Adidas Awarded $304.6 Million: Reasonable or Excessive?

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The nearly $305 million awarded to adidas in the adidas v. Payless "Shoesource case has been met with surprise by many intellectual property practitioners; a number of whom are questioning whether that level of damages is excessive or not. David Drews of CONSOR, one of the damage experts on the case, thinks the amount is reasonable.

The nearly $305 million awarded to adidas in the adidas America, Inc. Et Al V. Payless Shoesource, Inc., Civil Document for Case No: 01-1655-KI, United States District Court (District of Oregon) case has been met with surprise by many intellectual property practitioners; a number of whom are questioning whether that level of damages is excessive or not. But is that amount excessive?

In this case, the damages were based on recognized elements of trademark law, including the award of actual damages ($30.6 Million); disgorgement of infringer's profits ($137.0 million); and a doubling of disgorged profits in an effort to punish Payless's apparent willful infringement activity.

The actual damages represent the reasonable royalties that adidas should have been paid for their use of their IP, based on CONSOR's analysis. This figure was based largely on adidas' existing licensing program. Obviously, an award of actual damages that quantifies a reasonable royalty using existing licensing parameters and actual sales of related merchandise cannot be considered excessive.

Proving Payless's profits to the satisfaction of the jury should assure most observers that the unjust enrichment portion of the award is not excessive, since it is based on marketplace activity. Also, it is doubtful that the less than one-to-one ratio for the punitive damages portion in this case ($137.0 million for punitive damages, $167.6 million for other damages) should be considered excessive. At first, the $305 million award may seem excessive, but a closer look at the underlying elements shows this is not the case.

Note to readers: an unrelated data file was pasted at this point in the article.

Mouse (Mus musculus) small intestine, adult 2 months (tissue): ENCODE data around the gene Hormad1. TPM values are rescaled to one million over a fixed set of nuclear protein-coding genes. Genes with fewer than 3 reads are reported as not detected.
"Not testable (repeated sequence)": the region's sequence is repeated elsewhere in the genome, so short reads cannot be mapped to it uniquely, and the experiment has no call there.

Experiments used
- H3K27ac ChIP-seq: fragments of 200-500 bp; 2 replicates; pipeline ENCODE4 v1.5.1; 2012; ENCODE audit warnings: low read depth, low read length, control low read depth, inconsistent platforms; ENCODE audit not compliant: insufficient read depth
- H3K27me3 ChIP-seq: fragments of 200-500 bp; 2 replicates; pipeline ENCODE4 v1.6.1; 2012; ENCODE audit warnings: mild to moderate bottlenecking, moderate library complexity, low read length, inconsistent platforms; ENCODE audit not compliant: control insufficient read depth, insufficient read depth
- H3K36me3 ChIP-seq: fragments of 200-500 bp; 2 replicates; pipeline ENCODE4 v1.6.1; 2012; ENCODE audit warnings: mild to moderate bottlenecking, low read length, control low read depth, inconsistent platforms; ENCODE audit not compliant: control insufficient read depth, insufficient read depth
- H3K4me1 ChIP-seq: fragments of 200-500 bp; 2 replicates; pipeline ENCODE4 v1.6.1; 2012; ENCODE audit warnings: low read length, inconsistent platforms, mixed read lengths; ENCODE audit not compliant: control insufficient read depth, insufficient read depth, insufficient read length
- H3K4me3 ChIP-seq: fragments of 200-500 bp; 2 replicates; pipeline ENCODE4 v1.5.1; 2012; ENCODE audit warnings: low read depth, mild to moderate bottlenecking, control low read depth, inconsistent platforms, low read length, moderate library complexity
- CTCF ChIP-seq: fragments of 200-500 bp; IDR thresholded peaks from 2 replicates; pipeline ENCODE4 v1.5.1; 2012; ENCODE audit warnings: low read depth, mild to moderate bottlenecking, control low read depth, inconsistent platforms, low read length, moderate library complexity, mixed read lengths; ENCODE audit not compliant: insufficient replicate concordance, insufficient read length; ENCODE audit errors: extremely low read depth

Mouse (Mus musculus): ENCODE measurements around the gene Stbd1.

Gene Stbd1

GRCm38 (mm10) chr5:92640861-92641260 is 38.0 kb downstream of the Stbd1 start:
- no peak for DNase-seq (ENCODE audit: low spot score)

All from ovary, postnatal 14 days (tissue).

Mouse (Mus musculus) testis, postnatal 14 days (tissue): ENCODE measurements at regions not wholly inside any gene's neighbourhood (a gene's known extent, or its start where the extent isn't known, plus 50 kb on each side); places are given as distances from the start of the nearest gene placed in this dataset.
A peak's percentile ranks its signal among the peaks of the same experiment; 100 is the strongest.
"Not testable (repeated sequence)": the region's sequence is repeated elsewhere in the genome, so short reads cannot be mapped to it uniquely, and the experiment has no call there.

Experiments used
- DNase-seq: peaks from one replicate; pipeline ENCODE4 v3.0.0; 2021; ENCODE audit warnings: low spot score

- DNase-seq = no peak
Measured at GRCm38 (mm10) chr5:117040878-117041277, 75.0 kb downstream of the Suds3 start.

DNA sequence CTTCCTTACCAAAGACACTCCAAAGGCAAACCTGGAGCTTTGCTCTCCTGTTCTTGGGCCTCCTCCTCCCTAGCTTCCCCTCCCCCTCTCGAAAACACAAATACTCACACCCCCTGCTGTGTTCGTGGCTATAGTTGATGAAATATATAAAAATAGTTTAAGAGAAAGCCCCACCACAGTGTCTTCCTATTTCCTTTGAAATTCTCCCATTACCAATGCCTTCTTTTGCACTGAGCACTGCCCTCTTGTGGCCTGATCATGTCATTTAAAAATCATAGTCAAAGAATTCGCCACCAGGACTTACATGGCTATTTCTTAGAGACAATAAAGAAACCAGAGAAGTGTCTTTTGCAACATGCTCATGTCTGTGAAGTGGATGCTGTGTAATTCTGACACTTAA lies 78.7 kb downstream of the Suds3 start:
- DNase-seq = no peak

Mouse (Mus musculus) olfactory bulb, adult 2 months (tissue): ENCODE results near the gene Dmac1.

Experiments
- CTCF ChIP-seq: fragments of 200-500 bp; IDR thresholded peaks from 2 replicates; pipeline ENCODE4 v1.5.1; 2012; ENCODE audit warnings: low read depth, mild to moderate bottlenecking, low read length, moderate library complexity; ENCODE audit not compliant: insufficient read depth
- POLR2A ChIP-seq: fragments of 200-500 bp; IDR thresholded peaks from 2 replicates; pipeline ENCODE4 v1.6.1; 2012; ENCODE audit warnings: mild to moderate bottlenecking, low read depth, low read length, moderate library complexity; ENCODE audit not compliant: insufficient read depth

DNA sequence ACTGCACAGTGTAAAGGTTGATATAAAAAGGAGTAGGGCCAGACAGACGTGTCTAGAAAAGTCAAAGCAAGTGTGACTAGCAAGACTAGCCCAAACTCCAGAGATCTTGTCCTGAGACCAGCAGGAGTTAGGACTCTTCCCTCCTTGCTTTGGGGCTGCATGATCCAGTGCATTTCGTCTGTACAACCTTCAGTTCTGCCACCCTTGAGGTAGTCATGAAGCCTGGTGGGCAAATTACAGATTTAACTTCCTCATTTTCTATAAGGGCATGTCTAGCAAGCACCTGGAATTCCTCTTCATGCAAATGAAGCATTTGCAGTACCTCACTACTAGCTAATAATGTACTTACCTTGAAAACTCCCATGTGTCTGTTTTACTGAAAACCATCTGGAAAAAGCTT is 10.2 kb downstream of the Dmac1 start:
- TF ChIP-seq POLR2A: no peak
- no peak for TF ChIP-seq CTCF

While the size of the award was unprecedented and captured the attention of many trademark litigators' attention, another surprising aspect of this case is that damages were awarded at all. As Weston Anson of CONSOR stated recently, damages are not awarded in most trademark cases because they are difficult to prove and the plaintiff is required to verify and quantify the royalties lost by the trademark owner.

As long as the damages can be proved and any punitive award is justified and not unreasonable, the absolute level of a damages award should not be a cause for alarm, no matter how large it may be.

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Doug Bania
CONSOR
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